I zipped up my coverall and went across the snow to the lounge for a cup of soya and a joint. I'd always been able to get by on five or six hours of sleep, and this was the only time I could be by myself, out of the army for a while. Looked at the newsfax for a few minutes. Another ship got caulked, out by Aldebaran sector. That was four years ago. They were mounting a reprisal fleet, but it'll take four years more for them to get out there. By then, the Taurans would have every portal planet sewed up tight.
Back at the billet, everybody else was sacked and the main lights were out. The whole company'd been dragging ever since we got back from the two-week Lunar training. I dumped my clothes in the locker, checked the roster and found out I was in bunk 31. Goddammit, right under the heater.
I slipped through the curtain as quietly as possible so as not to wake up the person next to me. Couldn't see who it was, but I couldn't have cared less. I slipped under the blanket.
'You're late, Mandella,' a voice yawned. It was Rogers.
'Sorry I woke you up,' I whispered.
"Sallright.' She snuggled over and clasped me spoon-fashion. She was warm and reasonably soft.
I patted her hip in what I hoped was a brotherly fashion. 'Night, Rogers.'
'G'night, Stallion.' She returned the gesture more pointedly.
Why do you always get the tired ones when you're ready and the randy ones when you're tired? I bowed to the inevitable.CHAPTER 2
'Awright, let's get some goddamn back inta that! Stringer team! Move it up — move your ass up!'
A warm front had come in about midnight and the snow had turned to sleet. The permaplast stringer weighed five hundred pounds and was a bitch to handle, even when it wasn't covered with ice. There were four of us, two at each end, carrying the plastic girder with frozen fingertips. Rogers was my partner.
'Steel!' the guy behind me yelled, meaning that he was losing his hold. It wasn't steel, but it was heavy enough to break your foot. Everybody let go and hopped away. It splashed slush and mud all over us.
'Goddammit, Petrov,' Rogers said, 'why didn't you go out for the Red Cross or something? This fucken thing's not that fucken heavy.' Most of the girls were a little more circumspect in their speech. Rogers was a little butch.
'Awright, get a fucken move on, stringers — epoxy team! Dog'em! Dog'em!'
Our two epoxy people ran up, swinging their buckets. 'Let's go, Mandella. I'm freezin' my balls off.'
'Me, too,' the girl said with more feeling than logic.
'One — two — heave!' We got the thing up again and staggered toward the bridge. It was about three-quarters completed. Looked as if the second platoon was going to beat us. I wouldn't give a damn, but the platoon that got their bridge built first got to fly home. Four miles of muck for the rest of us, and no rest before chop.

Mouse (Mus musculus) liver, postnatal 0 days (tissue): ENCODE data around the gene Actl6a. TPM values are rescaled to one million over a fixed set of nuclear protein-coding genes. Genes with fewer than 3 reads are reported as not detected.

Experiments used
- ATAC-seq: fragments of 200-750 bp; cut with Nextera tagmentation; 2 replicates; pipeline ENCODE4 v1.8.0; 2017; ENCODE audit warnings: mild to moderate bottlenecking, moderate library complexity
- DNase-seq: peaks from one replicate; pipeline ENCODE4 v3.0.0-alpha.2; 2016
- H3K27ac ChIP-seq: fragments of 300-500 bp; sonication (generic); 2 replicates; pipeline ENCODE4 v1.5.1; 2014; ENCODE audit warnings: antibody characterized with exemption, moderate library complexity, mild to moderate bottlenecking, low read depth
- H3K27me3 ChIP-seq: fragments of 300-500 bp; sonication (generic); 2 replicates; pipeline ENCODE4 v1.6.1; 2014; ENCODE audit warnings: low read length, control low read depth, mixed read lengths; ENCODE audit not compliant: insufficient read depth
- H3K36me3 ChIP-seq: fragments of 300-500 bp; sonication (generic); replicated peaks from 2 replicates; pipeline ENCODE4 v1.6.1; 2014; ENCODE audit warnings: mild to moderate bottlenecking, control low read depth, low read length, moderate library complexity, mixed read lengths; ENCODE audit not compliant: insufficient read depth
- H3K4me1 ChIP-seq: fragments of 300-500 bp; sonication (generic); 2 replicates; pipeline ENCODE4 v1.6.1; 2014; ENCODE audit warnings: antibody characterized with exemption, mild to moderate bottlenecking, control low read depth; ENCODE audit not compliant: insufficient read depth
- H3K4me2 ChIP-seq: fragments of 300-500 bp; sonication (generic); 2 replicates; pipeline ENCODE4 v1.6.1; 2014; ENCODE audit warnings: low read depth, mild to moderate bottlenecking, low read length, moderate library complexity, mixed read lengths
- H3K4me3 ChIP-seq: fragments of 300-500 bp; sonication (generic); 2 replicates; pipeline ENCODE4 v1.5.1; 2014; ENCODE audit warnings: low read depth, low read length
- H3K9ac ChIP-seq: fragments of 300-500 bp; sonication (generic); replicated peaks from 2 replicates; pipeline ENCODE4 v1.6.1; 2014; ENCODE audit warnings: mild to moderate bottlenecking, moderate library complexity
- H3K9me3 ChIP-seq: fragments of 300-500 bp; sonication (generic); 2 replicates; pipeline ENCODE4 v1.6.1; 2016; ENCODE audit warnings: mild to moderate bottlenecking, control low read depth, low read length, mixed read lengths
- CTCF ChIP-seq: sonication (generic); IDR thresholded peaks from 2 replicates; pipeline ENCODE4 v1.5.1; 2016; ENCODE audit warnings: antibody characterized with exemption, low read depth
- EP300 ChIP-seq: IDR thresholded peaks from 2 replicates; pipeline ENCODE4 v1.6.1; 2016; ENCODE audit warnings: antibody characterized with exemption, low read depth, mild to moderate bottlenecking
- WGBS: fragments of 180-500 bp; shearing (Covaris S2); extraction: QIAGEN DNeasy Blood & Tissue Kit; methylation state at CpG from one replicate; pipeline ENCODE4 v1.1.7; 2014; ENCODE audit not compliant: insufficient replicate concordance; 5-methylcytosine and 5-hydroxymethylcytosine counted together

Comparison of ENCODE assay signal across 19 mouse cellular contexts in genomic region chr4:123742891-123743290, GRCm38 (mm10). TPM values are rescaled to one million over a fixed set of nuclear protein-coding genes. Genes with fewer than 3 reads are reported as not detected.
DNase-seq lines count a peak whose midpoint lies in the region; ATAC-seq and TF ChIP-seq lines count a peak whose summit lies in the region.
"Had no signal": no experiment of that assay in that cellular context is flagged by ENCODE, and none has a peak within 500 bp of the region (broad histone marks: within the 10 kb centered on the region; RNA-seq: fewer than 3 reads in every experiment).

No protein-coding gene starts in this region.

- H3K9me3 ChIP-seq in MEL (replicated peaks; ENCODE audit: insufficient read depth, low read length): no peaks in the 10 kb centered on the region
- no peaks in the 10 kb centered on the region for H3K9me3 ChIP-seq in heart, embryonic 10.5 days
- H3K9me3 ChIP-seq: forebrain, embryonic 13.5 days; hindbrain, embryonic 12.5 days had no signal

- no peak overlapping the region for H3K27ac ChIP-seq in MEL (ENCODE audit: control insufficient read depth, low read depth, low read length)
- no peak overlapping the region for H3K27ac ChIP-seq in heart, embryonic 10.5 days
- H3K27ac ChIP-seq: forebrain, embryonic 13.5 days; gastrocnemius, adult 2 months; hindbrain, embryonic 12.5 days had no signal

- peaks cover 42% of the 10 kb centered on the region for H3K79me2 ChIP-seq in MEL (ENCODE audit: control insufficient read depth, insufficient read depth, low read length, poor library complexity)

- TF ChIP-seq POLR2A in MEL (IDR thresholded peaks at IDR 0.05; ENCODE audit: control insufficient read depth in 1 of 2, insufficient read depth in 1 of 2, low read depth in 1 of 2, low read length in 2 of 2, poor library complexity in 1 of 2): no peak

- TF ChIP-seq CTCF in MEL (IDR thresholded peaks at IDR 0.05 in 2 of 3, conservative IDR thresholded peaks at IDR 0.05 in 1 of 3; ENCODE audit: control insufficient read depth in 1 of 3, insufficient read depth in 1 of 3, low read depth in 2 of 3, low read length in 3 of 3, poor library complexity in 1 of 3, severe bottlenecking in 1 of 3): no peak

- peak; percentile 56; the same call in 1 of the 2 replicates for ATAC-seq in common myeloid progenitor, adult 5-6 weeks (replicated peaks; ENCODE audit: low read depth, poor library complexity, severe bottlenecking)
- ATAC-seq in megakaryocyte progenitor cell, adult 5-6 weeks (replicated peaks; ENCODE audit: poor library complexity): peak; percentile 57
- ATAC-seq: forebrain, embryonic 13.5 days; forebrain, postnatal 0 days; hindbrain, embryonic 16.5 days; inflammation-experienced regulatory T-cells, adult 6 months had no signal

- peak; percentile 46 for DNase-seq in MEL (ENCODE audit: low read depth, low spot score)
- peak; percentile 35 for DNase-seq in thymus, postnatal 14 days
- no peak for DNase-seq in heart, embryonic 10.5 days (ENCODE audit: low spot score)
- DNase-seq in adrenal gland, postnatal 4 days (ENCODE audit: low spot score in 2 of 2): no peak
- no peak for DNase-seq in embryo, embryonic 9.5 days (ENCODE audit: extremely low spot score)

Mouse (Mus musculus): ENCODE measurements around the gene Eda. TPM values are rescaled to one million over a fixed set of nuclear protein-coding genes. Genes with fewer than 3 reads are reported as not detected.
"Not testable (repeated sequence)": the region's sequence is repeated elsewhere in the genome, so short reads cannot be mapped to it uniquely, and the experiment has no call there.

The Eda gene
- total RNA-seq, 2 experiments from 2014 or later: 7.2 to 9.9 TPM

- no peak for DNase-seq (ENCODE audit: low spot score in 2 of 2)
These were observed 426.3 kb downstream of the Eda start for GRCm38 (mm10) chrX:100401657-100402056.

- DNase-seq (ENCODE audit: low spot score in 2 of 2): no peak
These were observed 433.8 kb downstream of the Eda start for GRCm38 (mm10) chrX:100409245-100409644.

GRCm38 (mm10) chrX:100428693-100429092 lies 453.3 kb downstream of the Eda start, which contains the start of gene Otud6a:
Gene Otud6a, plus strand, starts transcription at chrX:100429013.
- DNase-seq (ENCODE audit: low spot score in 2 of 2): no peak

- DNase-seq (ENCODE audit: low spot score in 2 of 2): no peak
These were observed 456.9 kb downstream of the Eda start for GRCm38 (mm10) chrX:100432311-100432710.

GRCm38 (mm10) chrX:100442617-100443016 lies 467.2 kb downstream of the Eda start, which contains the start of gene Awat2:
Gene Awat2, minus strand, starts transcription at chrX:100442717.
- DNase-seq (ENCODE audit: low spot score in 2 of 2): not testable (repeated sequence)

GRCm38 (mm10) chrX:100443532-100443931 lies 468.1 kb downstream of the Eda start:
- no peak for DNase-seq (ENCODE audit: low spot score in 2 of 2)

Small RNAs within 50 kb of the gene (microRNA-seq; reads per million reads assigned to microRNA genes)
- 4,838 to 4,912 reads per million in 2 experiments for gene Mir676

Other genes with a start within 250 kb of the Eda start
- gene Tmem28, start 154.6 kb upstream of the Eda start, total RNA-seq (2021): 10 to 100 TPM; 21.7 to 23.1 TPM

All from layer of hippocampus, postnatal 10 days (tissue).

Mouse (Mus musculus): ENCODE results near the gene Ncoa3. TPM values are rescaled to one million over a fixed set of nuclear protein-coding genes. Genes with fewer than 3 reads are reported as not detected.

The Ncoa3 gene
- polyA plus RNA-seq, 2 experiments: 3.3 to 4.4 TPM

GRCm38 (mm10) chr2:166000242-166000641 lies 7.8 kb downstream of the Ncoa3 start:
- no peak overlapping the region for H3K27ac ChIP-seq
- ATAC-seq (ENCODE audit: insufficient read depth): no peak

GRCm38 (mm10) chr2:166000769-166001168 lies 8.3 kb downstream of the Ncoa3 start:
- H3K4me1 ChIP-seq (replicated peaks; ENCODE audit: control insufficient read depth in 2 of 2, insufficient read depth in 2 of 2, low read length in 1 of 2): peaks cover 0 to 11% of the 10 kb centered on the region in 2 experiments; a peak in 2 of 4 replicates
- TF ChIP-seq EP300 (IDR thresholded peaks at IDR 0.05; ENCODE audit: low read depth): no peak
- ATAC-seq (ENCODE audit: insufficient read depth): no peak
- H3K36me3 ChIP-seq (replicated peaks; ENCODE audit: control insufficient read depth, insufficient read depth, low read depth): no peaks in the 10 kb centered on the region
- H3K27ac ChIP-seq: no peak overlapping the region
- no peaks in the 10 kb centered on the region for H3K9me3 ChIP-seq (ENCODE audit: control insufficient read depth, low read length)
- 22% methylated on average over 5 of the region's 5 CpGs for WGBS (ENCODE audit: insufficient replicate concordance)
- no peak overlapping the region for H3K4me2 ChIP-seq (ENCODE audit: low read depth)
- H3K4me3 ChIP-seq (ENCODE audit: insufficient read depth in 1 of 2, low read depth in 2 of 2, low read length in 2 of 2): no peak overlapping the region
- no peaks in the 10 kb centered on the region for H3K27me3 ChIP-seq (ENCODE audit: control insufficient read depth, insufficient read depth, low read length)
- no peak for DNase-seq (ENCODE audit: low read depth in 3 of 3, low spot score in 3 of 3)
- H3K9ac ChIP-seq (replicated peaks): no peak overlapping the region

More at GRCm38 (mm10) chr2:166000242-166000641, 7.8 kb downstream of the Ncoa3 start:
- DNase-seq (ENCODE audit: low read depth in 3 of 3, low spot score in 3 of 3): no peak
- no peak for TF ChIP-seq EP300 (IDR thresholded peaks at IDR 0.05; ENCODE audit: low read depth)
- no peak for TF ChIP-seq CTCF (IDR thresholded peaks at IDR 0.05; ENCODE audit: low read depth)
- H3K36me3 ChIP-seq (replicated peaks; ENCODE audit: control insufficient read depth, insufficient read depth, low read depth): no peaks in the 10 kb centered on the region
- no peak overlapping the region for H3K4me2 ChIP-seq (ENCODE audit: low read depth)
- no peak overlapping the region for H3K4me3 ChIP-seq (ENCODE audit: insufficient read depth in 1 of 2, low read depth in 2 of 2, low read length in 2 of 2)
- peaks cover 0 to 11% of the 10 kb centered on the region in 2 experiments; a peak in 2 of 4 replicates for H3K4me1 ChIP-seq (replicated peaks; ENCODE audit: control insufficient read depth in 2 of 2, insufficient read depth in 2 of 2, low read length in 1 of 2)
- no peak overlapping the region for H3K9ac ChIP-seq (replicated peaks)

We got the stringer in place, dropped it with a clank, and fitted the static clamps that held it to the rise-beams. The female half of the epoxy team started slopping glue on it before we even had it secured. Her partner was waiting for the stringer on the other side. The floor team was waiting at the foot of the bridge, each one holding a piece of the light, stressed permaplast over his head like an umbrella. They were dry and clean. I wondered aloud what they had done to deserve it, and Rogers suggested a couple of colorful, but unlikely, possibilities.
We were going back to stand by the next stringer when the field first (name of Dougelstein, but we called him 'Awright') blew a whistle and bellowed, 'Awright, soldier boys and girls, ten minutes. Smoke'em if you got 'em.' He reached into his pocket and turned on the control that heated our coveralls.
Rogers and I sat down on our end of the stringer and I took out my weed box. I had lots of joints, but we were ordered not to smoke them until after night-chop. The only tobacco I had was a cigarro butt about three inches long. I lit it on the side of the box; it wasn't too bad after the first couple of puffs. Rogers took a puff, just to be sociable, but made a face and gave it back.
'Were you in school when you got drafted?' she asked.
'Yeah. Just got a degree in physics. Was going after a teacher's certificate.'
She nodded soberly. 'I was in biology ...'
'Figures.' I ducked a handful of slush. 'How far?'
'Six years, bachelor's and technical.' She slid her boot along the ground, turning up a ridge of mud and slush the consistency of freezing ice milk. 'Why the fuck did this have to happen?'
I shrugged. It didn't call for an answer, least of all the answer that the UNEF kept giving us. Intellectual and physical elite of the planet, going out to guard humanity against the Tauran menace. Soyashit. It was all just a big experiment. See whether we could goad the Taurans into ground action.
Awright blew the whistle two minutes early, as expected, but Rogers and I and the other two stringers got to sit for a minute while the epoxy and floor teams finished covering our stringer. It got cold fast, sitting there with our suits turned off, but we remained inactive on principle.